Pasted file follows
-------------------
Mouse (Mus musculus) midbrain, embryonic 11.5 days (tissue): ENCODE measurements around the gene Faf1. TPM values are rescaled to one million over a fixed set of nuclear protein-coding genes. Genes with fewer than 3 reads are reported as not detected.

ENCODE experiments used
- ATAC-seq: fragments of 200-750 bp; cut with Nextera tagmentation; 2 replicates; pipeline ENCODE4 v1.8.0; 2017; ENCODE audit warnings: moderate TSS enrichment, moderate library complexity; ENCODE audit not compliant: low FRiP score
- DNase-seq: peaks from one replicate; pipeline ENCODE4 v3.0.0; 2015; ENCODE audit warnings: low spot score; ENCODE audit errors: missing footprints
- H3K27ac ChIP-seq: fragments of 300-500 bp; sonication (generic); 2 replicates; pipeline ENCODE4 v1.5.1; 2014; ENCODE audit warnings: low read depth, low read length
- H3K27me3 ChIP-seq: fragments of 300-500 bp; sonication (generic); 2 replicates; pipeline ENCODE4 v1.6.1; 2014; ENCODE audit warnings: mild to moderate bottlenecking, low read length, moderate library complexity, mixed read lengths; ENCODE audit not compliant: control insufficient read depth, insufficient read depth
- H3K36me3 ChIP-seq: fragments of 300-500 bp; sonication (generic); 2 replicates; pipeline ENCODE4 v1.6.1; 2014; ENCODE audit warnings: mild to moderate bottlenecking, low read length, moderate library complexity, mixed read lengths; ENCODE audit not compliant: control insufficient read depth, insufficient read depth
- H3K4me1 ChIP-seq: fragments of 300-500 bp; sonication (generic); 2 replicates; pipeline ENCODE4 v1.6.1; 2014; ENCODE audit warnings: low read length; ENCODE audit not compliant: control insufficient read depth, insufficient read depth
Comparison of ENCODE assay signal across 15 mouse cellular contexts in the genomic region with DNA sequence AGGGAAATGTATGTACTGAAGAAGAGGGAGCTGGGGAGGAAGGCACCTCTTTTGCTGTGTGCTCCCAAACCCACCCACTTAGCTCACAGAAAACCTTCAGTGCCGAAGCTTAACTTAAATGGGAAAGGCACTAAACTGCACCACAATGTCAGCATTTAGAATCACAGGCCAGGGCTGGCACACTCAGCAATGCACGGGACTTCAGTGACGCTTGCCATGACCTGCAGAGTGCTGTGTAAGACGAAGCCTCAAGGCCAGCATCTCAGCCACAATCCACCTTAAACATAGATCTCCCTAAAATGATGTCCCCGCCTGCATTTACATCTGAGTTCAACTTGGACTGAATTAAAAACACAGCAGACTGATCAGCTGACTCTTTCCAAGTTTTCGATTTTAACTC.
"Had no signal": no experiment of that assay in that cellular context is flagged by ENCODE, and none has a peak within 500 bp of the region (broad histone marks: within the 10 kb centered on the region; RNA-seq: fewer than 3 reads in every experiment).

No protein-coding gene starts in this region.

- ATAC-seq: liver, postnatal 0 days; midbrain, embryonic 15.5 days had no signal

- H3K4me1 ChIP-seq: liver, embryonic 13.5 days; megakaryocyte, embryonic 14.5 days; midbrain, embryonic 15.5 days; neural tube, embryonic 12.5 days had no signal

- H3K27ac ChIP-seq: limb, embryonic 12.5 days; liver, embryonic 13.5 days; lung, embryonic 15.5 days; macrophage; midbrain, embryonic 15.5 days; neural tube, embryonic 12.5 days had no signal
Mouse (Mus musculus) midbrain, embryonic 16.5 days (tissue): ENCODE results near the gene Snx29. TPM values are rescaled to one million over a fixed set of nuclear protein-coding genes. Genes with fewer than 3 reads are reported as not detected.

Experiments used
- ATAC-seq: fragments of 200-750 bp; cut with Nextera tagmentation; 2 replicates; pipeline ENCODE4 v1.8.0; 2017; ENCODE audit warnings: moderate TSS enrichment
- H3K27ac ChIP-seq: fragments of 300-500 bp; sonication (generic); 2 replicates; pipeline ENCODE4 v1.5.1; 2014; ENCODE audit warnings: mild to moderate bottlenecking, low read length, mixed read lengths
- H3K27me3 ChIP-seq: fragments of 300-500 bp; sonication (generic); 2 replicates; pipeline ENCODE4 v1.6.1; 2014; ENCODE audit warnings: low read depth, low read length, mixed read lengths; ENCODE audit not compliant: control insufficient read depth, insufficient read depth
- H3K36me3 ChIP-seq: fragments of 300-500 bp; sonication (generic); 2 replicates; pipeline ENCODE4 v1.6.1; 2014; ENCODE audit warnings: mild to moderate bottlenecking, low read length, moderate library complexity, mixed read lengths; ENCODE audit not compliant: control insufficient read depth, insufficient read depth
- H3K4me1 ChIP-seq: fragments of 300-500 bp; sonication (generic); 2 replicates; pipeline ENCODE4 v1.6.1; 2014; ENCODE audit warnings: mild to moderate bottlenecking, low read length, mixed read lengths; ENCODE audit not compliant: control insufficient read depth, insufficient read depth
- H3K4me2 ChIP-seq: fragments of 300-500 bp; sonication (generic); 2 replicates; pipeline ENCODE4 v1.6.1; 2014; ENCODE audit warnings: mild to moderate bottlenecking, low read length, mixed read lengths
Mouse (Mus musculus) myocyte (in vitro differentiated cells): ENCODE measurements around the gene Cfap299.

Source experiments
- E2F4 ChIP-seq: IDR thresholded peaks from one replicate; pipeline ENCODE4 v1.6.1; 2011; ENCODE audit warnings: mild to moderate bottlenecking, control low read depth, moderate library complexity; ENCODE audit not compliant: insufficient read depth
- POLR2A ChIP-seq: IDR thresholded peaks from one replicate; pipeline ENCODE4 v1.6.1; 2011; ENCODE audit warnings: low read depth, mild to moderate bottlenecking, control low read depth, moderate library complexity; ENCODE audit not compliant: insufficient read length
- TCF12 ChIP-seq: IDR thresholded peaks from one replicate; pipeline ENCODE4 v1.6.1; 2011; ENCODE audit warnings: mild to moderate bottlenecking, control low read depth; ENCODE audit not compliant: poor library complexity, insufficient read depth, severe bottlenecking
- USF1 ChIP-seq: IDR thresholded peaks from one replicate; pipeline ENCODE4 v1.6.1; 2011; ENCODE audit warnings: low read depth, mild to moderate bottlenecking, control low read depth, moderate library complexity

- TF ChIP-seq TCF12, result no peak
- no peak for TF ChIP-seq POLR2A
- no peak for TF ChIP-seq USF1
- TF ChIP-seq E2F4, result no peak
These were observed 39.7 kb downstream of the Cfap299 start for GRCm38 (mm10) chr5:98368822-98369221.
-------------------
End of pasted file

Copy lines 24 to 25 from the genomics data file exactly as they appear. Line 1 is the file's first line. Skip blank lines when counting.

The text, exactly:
Source experiments
- E2F4 ChIP-seq: IDR thresholded peaks from one replicate; pipeline ENCODE4 v1.6.1; 2011; ENCODE audit warnings: mild to moderate bottlenecking, control low read depth, moderate library complexity; ENCODE audit not compliant: insufficient read depth